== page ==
# A normal bell curve that is made with humans

A picture was found at the website of the department of statistics and actuarial science at Simon Fraser University.

Though this normal bell curve is not the work of nature, the idea is clever. A picture of a normal distribution should never go to waste. So we write about it in our introductory statistics blog (see here). Indeed, it is an excellent opportunity to discuss properties of normal distribution.

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$\copyright$ 2017 – Dan Ma

# Probability and actuarial science

Consider this scenario. Both a thirty-year old man and a seventy-year old man purchase identical annuity contracts. The costs of the contracts are the same to both men. The benefits are also the same – both men receive the same monthly payment till death. What is wrong with this picture?

The life expectancy of a thirty-year old is four times longer than that of a seventy-year old. So such an annuity contract would be a good deal for the thirty-year old as he can stand to collect four times more payments than a seventy-year old (but with time value of money the differential is more than 4 times).

Such contracts sold to a thrity-year old would be a bad deal for the insurance company. In fact if the insurance company had sold such contracts to a sufficient number of thirty-year old, it almost certainly would go out of business long before the thirty-year old can live to an old age. Though good deal for the young folks, such practices are simply not sustainable both as a business practice and as a matter of public policy.

Yet back in the seventeenth century, during the reign of William III of England, this was what commonly happened – annuity contracts with the same prices and the same payouts were routinely sold to both thirty-year old and seventy-year old (see Karl Pearson, The History of Statistics In the 17th and 18th Centuries against the Changing Background of Intellectual, Scientific and Religious Thought).

Why? People back in those days did not have any conceptualization of probability or statistics. For example, they did not know that the length of someone’s life, though unpredictable on an individual basis, could be predicted statistically based on empirical observations over time and across a large group of people. The prevailing mentality was that God controlled every minute detail of the universe. Such belief ruled out any kind of conceptualization of chance as phenomena that can be studied and predicted in the aggregate.

Fast forward to the present. We now take probability seriously (and the seriousness had been steadily growing since the eighteenth century). Probability tools are widely available. Here’s a life expectancy calculator from Social Security. According to this calculator, the additional life expectancy of a man who is currently thirty-year old is 51.4 years. A man who is currently seventy-year old is expected to live 14.8 more years. So a thirty-year old man can expect to live three and a half times longer than a seventy-year old man.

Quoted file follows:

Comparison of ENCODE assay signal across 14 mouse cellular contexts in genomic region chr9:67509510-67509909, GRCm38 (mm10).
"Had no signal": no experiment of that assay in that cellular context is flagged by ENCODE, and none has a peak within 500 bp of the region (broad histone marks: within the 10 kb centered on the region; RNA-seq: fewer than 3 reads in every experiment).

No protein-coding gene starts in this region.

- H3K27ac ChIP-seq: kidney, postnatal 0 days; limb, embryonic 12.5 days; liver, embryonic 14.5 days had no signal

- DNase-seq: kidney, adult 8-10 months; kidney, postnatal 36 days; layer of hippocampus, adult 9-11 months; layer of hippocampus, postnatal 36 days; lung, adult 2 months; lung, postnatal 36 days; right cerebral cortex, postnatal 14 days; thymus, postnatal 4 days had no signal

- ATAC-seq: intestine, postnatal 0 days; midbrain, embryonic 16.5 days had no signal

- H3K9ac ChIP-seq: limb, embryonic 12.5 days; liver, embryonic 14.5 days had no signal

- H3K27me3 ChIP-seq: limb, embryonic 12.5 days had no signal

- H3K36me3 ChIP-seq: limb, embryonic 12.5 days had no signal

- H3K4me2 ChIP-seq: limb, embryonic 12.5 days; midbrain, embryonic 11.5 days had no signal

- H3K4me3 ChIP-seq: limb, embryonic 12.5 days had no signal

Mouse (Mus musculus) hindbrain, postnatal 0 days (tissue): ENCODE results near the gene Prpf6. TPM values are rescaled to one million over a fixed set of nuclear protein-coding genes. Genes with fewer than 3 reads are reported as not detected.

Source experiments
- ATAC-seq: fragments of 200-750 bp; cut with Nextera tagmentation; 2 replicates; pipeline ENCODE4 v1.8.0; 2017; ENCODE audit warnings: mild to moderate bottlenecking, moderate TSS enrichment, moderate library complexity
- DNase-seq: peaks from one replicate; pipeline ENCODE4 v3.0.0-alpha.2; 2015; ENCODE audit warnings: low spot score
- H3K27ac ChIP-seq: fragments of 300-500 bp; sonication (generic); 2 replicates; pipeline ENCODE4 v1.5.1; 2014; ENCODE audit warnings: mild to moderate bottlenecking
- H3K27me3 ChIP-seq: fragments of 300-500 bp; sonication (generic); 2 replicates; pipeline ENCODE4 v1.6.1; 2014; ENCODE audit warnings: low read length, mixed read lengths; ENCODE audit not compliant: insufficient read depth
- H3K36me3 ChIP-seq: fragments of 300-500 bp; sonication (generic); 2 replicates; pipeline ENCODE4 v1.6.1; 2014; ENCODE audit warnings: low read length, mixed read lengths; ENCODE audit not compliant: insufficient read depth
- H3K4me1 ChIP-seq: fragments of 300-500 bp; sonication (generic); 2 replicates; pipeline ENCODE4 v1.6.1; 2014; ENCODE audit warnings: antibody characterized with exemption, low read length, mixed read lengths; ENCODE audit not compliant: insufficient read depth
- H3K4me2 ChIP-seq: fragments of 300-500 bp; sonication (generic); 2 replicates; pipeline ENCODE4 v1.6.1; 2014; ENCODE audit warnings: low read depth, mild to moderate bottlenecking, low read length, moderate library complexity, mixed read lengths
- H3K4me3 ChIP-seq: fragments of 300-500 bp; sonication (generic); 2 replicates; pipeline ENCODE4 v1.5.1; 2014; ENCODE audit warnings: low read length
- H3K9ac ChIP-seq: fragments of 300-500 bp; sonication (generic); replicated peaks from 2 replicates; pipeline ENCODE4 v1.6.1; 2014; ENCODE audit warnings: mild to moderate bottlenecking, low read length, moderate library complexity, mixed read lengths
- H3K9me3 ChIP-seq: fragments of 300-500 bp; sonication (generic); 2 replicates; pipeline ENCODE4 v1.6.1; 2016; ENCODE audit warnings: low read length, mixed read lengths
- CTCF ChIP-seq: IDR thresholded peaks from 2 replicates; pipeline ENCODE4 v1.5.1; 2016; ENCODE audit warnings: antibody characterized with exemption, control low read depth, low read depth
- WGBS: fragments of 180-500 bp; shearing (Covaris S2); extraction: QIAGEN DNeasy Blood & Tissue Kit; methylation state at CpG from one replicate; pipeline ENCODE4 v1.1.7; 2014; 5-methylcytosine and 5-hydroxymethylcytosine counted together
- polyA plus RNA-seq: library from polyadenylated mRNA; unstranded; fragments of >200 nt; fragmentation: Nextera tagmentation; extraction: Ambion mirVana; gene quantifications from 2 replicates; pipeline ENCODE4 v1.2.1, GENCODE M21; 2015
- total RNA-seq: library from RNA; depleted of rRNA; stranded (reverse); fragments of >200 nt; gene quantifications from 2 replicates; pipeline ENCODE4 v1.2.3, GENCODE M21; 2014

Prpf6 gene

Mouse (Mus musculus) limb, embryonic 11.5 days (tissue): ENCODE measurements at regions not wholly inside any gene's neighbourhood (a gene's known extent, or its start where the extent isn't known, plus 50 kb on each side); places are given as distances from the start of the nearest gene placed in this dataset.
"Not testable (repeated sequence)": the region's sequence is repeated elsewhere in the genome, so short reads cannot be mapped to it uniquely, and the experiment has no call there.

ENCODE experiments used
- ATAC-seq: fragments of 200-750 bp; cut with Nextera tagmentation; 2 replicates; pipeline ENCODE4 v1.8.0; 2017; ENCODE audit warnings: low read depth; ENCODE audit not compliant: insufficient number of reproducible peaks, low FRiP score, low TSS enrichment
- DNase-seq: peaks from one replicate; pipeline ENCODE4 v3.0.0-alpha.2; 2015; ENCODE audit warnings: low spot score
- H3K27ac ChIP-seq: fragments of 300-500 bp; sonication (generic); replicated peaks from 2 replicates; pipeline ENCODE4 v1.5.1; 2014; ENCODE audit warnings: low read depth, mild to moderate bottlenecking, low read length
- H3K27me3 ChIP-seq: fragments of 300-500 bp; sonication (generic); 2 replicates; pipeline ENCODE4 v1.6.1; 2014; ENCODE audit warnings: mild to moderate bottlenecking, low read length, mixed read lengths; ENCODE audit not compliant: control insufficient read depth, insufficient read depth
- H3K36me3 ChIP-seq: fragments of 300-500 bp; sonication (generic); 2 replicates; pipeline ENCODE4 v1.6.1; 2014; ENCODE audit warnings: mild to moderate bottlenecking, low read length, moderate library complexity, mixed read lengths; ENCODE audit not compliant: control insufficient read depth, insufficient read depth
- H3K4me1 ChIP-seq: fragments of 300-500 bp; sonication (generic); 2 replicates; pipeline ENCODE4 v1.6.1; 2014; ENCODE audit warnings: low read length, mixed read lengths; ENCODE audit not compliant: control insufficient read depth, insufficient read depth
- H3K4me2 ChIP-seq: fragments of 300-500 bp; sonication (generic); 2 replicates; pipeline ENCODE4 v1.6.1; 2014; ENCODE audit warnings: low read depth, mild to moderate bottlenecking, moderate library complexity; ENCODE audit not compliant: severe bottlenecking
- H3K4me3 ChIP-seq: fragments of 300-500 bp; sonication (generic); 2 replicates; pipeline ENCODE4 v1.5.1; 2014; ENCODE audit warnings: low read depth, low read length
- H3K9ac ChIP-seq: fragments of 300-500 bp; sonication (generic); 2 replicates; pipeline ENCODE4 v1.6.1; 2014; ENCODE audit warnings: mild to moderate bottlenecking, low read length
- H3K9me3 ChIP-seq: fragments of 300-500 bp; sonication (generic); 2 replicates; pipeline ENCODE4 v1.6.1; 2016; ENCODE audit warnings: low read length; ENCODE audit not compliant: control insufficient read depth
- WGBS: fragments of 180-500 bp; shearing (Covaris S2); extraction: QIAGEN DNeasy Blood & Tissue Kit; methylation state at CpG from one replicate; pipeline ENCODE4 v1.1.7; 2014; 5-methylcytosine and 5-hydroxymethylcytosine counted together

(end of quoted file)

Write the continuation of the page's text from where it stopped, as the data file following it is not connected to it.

With a strong foundation of probability and statistics, which was not available in the seventeenth century, annuity contracts are priced based on the probability of living a long life and the life insurance policies are priced based on the probability of dying prematurely.

Actuaries are specially-trained professionals who use their knowledge of probability, statistics, and specific models to evaluate and price risks, e.g. risks of living too long, the risks of dying too soon, the risks of property damages, the risks of becoming sick and a whole host of other risks that are quantifiable. As a result, actuaries are generally employed in life, health, and property and casualty insurance companies, consulting firms, and government.

In fact the actuarial profession grew out of the effort to put the pricing of life insurance and annuity contracts on a sound scientific and business basis in the early eighteenth century England.

The entry point into the actuarial profession is an exam on probability. It is called Exam P and is jointly administered by the Society of Actuaries (SOA) and the Casualty Actuarial Society (CAS). Here’s what SOA says about Exam P:

The purpose of the syllabus for this examination is to develop knowledge of the fundamental probability tools for quantitatively assessing risk. The application of these tools to problems encountered in actuarial science is emphasized. A thorough command of the supporting calculus is assumed. Additionally, a very basic knowledge of insurance and risk management is assumed.

In its current incarnation, it is a three-hour exam that consists of 30 multiple-choice questions and is administered as a computer-based test.

To be an actuary, a candidate must pass a series of exams (see here for the exam requirements from SOA). Exam P is the first of many exams. It is not surprising that Exam P is the first exam since the probability is part of the foundation of actuarial science.

How difficult is Exam P? The pass rates are typically low. Exam P is administered six times a year at test locations throughout the country. Less than 45% of the candidates earn a passing score. Often times, the pass rates dip below 40%.

Exam P is an entry point of of the actuarial exam system. It is the first of many exams in the pathway to becoming an actuary. We have a companion blog for studying Exam P.

This blog has viewership on a daily basis from every continent. In fact, some aspiring actuaries passed Exam P as a result of using this blog. Here’s two practice problems.

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$\copyright$ 2017 – Dan Ma